One of the many disturbing aspects of the Rotherham scandal is that virtually no one has been held to account for the multiple failings that allowed the abuse to continue for so long. Many of those responsible have simply disappeared into the public sector morass, with some moving to other councils and some still involved in child “protection,” where they will continue to pull down their six-figure salaries before retiring on six-figure pensions.
The poster boy for these shameless public servants is Shaun Wright, a former Labour councillor who was responsible for children’s services in Rotherham between 2005 and 2010, when hundreds of children were being abused. He resigned from the council, only to continue failing the victims in his new post as police and crime commissioner. Wright has so far refused to resign from that position, insisting that he is “part of the solution.”
Then there’s Joyce Thacker, who presided over the last five years of failure as the head of children’s services at Rotherham Council. But Thacker wasn’t entirely idle as the abuse continued – this is the same Joyce Thacker who, in 2012, removed three children from their foster parents because they supported the conservative UK Independence Party, or UKIP.
It’s almost too appalling a notion to process: while girls were being physically abused under their noses, child protection officials were busy removing children from decent and loving foster parents because they viewed being brought up by conservatives as a form of psychological abuse.
The Rotherham victims were also failed by many of the police officers for whom Shaun Wright is now responsible. Officers didn’t take child sex exploitation seriously, and regarded child victims with as much contempt as their abusers did. In some of the few cases in which police did become involved, victims or their parents were arrested, rather than the offenders.
As in the U.S., Britain’s police are increasingly being transformed from protectors of the public to the enforcement division of the state (albeit without the military hardware), and in recent years UK police forces have been more preoccupied with prosecuting the vaguest suggestion of racism or homophobia on the part of white men than with tackling far worse crimes within sections of the Muslim community.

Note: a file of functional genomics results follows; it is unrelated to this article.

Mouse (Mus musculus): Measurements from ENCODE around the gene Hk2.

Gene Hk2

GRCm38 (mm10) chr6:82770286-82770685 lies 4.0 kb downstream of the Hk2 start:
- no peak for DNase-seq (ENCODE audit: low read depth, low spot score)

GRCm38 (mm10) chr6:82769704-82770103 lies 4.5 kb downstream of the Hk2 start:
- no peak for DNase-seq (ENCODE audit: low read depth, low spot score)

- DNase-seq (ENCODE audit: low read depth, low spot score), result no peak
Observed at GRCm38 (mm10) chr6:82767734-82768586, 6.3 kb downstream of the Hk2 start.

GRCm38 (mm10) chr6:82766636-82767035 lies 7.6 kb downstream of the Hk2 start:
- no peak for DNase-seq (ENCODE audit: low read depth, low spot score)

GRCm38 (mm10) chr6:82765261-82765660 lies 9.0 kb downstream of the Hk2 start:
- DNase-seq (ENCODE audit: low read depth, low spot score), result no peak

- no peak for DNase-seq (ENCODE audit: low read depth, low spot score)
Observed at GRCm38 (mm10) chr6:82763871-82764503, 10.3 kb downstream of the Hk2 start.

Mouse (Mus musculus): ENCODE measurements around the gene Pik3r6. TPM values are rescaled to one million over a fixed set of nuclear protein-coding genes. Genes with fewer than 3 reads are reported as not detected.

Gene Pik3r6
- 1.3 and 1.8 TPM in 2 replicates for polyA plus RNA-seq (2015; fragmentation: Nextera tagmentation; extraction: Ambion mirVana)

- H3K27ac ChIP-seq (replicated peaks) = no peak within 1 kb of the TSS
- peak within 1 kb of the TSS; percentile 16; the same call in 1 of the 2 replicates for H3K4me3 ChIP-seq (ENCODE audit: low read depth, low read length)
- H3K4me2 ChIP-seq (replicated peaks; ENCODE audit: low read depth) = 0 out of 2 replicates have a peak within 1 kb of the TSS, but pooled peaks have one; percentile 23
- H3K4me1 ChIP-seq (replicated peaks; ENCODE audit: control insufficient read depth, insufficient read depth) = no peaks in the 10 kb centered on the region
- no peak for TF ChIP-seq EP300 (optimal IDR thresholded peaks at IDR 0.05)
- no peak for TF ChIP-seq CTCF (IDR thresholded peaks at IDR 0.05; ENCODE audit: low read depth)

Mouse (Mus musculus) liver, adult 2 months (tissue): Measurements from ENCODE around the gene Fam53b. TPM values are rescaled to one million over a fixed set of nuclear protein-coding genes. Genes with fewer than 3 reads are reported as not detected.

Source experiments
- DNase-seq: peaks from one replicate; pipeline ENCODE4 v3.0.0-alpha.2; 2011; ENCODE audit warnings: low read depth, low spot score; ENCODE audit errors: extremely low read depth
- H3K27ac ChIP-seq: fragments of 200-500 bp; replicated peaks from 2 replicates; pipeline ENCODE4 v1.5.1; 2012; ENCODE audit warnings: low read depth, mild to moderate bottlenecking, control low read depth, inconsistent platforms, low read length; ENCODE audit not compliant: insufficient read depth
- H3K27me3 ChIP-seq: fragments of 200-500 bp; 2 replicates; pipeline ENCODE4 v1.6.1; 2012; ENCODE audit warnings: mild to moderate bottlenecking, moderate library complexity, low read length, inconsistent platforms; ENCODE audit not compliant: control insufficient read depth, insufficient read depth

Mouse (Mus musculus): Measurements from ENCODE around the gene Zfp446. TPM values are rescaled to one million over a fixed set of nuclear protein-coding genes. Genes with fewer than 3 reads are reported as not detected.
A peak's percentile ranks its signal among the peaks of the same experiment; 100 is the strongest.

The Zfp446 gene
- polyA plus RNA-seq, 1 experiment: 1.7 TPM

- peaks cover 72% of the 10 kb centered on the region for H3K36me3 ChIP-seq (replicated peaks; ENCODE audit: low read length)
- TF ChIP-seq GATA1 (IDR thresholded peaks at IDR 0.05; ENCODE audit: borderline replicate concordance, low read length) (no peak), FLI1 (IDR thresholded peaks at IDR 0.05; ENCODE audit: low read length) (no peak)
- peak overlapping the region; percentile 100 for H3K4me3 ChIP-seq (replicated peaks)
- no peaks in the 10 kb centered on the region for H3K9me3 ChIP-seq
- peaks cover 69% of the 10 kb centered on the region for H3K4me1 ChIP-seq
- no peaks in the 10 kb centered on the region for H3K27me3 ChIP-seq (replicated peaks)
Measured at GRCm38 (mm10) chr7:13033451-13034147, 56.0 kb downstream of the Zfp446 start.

The scandals can also be blamed in part on the modern left’s contempt for the white working classes. Most of the time leftists do a good job of concealing it, affecting deep compassion for the “underclass” when it’s useful for demonizing conservative opponents and winning votes. Every now and then, however, the mask slips, as in 2010 when then Labour Prime Minister Gordon Brown described a voter in Rochdale, scene of the 2012 abuse scandal, as a “bigoted woman” after she expressed concerns over immigration. And in Rotherham it isn’t just a case of the mask slipping; the entire facade of big state liberalism has come crashing to the ground.
But there’s no escaping the fact that the defining characteristics of the Rotherham and other “grooming” scandals are the skin color of the victims, and the religious and culture backgrounds of the perpetrators. Compare these cases to pedophile rings of white men or sexual abuse in the Catholic Church, both of which are widely reported on by the media, and aggressively investigated and prosecuted by the authorities.
The “grooming” scandals are a direct and inevitable consequence of the left’s failed experiment with multiculturalism and mass immigration, and its obsession with political correctness and “diversity.” I make no apologies for trotting out this quote again, but a former advisor to Tony Blair, whose New Labour government imposed multiculturalism and political correctness on Britain with religious zeal starting in 1997, has admitted that Labour championed mass immigration, including from Pakistan, in order to “rub the Right’s nose in diversity.”
Liberals have tolerated and excused segregation, forced marriage and veiling in Britain’s Muslim communities in the name of “community cohesion.” They’ve fetishized diversity, and they’ve got more diversity than they could ever have imagined – after all, you won’t find a more diverse community than one in which a sizable minority of one ethnic group think it’s perfectly acceptable to rape and torture teenage girls, and everyone else thinks it isn’t.
With Islamic State terrorists on the march in Syria and Iraq, we in the West are again being told that the battle against Islamic extremism will be a “multi-generational” one. That’s true, but the West also needs to embark on another campaign that will be just as long and difficult — against the failed and dangerous forces of modern liberalism that force us to fight Islamist evil, whether in Tikrit or Rotherham, with one hand tied behind our backs, if we’re permitted to fight it at all.
It’s too much to expect that liberalism will be chastised by its latest setback, but at the very least the progressive ideas that created the conditions for the Rotherham scandal should be thoroughly discredited. More pressingly, every one of the hundreds of leftist ideologues and statist functionaries responsible for Rotherham should be named and shamed, and their careers and reputations ruined as thoroughly as the young lives of the girls they failed.